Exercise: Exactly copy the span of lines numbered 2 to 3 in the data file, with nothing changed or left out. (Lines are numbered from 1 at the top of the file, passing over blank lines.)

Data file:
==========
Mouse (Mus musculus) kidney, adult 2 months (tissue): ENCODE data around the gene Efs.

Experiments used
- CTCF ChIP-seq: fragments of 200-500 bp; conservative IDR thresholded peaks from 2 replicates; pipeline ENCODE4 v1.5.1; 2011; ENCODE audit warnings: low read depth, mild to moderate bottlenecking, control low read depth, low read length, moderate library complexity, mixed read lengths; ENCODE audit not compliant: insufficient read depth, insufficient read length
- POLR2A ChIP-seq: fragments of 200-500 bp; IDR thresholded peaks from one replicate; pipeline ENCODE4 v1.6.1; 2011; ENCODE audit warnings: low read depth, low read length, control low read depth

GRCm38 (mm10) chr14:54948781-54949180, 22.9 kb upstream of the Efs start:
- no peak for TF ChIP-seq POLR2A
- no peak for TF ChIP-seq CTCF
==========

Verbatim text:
Experiments used
- CTCF ChIP-seq: fragments of 200-500 bp; conservative IDR thresholded peaks from 2 replicates; pipeline ENCODE4 v1.5.1; 2011; ENCODE audit warnings: low read depth, mild to moderate bottlenecking, control low read depth, low read length, moderate library complexity, mixed read lengths; ENCODE audit not compliant: insufficient read depth, insufficient read length